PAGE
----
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Incorporating Eco-Friendly Materials in Construction

Green building requires the use of sustainable materials. How to choose them based on energy performance, recyclability, and durability

Currently in Europe, buildings are responsible for about 40% of final energy consumption, of which 25% is attributable to residential buildings and 15% to the tertiary sector. This value exceeds the percentages assigned to industry (28%) and transportation (32%).

The construction sector accounts for about 30% of greenhouse gas emissions in the atmosphere.

Another critical aspect associated with the construction sector concerns land consumption, with the artificial surface in Europe currently representing 4% of the total, but from 2000 to 2006, it recorded a loss of about 600 thousand hectares of agricultural land, resulting in a 3.4% increase in built-up areas.

An important aspect of green building is undoubtedly the selection of building materials. Let’s discover what sustainable materials are and why it is important to choose them.

Towards environmental, economic, and social sustainability

Cemented and urban surfaces are increasing, while at the same time, there is a decrease in agricultural land, with a 0.2% reduction in arable land and permanent crops and a 0.3% decrease in grazing land.

It is essential to try to contain these issues with the rational use of land. In which direction should we go, then? Certainly towards reducing energy consumption and harmful emissions, through targeted territorial and urban planning policies; towards the adoption of high-energy efficiency technologies, the use of low-impact materials, and the use of renewable sources. These interventions are aimed at environmental, economic, and social sustainability. This transformation does not only concern new constructions but represents above all a challenge in the recovery of existing building heritage, which we will address later.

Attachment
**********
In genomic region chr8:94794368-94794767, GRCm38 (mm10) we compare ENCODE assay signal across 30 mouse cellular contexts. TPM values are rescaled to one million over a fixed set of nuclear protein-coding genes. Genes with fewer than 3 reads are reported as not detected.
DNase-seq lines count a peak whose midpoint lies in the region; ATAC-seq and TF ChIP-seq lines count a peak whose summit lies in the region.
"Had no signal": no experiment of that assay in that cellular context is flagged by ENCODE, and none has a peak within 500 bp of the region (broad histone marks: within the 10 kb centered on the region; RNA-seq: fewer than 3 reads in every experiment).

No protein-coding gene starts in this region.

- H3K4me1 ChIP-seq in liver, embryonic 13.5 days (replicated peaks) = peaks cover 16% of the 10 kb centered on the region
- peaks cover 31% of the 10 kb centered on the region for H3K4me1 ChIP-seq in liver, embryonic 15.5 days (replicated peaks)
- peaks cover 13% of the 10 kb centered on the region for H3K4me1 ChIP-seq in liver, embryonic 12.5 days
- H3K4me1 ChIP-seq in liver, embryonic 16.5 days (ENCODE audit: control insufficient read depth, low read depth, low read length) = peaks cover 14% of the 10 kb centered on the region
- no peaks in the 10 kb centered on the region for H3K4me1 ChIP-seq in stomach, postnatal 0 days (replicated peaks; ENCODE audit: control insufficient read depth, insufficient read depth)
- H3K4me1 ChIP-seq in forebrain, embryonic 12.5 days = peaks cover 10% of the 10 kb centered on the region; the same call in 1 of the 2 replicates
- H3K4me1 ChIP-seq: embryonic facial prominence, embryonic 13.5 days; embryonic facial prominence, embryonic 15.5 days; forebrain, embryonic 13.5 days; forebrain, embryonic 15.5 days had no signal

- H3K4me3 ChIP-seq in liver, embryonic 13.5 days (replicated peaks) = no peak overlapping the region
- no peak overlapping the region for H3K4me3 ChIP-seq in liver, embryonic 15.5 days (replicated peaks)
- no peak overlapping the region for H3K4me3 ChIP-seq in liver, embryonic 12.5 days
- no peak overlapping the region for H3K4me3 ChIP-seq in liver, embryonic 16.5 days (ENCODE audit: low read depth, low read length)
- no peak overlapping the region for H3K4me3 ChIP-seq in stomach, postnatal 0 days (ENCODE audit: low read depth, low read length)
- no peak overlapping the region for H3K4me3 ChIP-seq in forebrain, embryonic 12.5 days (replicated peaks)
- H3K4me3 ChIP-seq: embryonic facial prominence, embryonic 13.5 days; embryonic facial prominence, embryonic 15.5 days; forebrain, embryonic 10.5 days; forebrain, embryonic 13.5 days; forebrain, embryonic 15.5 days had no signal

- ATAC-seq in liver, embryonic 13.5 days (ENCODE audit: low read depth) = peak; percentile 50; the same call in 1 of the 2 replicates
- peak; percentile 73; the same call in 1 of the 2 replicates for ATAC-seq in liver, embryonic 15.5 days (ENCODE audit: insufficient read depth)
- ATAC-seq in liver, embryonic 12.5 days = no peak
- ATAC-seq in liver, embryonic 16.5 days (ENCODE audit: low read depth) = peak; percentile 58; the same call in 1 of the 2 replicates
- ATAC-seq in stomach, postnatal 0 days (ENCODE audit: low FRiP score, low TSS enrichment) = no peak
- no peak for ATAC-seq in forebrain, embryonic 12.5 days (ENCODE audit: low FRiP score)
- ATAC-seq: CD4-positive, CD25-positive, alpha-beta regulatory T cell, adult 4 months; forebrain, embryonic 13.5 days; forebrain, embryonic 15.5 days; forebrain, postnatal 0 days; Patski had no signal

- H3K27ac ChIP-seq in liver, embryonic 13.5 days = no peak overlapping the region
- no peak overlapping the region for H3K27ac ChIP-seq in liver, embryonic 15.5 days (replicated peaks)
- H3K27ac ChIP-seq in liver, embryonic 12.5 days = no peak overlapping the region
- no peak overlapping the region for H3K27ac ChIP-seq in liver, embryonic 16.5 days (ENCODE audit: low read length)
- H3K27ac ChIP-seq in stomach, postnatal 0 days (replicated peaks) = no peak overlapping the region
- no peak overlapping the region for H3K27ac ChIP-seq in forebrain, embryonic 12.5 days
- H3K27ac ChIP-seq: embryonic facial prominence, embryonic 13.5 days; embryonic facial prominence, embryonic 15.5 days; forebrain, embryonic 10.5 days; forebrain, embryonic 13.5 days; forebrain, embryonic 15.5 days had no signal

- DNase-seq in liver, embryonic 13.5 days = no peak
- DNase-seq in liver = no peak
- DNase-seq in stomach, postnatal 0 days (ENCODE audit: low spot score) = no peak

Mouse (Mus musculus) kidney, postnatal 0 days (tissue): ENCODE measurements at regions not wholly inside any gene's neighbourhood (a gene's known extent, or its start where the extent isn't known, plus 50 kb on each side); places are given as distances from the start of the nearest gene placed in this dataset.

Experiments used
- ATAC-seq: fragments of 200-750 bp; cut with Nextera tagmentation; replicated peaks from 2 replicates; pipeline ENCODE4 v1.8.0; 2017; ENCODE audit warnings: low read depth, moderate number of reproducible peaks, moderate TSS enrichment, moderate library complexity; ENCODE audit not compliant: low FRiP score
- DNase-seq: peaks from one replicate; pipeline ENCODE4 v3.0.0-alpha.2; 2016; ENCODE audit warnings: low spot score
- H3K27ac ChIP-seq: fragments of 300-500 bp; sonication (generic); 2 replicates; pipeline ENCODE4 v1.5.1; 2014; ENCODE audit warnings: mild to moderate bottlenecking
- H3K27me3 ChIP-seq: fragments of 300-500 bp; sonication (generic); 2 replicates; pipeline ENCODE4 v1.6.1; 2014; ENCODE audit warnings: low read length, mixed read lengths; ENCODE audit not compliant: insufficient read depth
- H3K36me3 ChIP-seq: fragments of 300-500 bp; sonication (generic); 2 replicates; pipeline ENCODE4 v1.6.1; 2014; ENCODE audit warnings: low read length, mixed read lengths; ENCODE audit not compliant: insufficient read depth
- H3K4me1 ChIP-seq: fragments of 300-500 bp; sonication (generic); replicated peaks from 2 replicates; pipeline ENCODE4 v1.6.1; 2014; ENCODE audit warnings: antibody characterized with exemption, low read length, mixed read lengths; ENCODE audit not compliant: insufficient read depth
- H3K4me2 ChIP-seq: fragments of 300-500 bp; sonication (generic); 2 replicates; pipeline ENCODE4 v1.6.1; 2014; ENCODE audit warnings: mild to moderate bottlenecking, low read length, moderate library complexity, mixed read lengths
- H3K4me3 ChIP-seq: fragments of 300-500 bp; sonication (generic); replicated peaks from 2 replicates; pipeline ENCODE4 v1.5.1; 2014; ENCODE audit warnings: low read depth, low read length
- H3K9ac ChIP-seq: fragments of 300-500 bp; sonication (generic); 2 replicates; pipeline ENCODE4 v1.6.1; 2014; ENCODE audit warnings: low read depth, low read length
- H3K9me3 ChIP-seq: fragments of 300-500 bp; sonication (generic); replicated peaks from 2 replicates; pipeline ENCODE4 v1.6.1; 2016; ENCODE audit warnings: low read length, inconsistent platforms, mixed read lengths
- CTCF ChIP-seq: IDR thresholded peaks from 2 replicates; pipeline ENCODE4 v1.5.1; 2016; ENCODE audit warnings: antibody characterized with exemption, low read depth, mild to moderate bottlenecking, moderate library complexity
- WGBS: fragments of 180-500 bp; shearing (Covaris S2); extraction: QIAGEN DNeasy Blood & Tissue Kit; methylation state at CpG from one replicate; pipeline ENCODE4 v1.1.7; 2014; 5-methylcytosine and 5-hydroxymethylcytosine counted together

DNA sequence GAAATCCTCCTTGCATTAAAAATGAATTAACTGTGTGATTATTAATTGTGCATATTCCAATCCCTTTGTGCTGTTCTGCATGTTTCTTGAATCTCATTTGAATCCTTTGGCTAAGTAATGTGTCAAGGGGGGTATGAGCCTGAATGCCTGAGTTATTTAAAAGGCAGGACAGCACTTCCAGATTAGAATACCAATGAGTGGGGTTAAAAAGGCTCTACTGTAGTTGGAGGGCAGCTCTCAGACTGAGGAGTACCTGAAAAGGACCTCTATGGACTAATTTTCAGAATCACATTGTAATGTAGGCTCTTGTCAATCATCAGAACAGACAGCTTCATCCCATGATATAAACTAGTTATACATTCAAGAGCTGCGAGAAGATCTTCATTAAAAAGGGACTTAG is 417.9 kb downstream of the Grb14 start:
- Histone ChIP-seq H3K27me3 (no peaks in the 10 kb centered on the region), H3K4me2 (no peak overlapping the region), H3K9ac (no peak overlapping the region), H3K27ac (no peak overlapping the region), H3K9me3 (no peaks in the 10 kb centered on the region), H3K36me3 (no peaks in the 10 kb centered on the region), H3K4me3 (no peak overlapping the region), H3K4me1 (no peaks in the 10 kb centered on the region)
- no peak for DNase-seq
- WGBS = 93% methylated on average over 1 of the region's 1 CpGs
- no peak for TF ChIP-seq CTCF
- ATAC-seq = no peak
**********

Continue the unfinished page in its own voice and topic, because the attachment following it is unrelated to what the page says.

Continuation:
These are the key themes of sustainable construction, green building, and bioconstruction.

Eco-friendly architecture: how to choose materials?

The choice of materials for the construction world represents the heart of the implementation phase of a work. We are witnessing a return to the past in terms of the type of materials used for constructions, but with two advantages: technological development and modernity. Using natural materials means making a responsible choice both for human well-being and for the environment.

Sustainable architecture is increasingly moving towards construction systems to be combined with natural materials (bioconstruction systems). Wood, for example, is a material that has seen exponential development even in locations with milder climates. But how can we evaluate the impact of materials on the environment? Certainly by analyzing them throughout their entire life cycle, from extraction to recycling. Among the aspects to consider, we cannot fail to mention:

  • the energy saving that must dominate the production process, in order to minimize CO2 emissions into the air;
  • the toxicity of the material during the operating phase;
  • the durability and recyclability;
  • the pollution due to material transport.

For evaluating the energy performance of buildings for any intended use, it is essential to use a Dynamic energy analysis and simulation software that allows taking into account sustainable materials in the building model and high-efficiency generators and renewable energy systems in the plant part.

Evaluation of energy performance of buildings with TerMus

Evaluation of energy performance of buildings with TerMus PLUS

Eco-friendly building materials

Building materials represent 50% of the material extracted from the earth’s crust for the activities we carry out every day. Global primary energy consumption and greenhouse gas emissions account for 40%. This is why it is crucial to carefully choose the materials to be used for environmental sustainability. As mentioned earlier, it is necessary to consider the life cycle of the material and conduct a thorough evaluation to consider the environmental, economic, and social impacts of a material.

A material is considered sustainable when it meets at least the following characteristics:

  • lower energy consumption compared to traditional buildings throughout the life cycle;
  • lower water consumption compared to traditional buildings;
  • lower environmental impact throughout the entire life cycle;
  • higher quality and indoor comfort;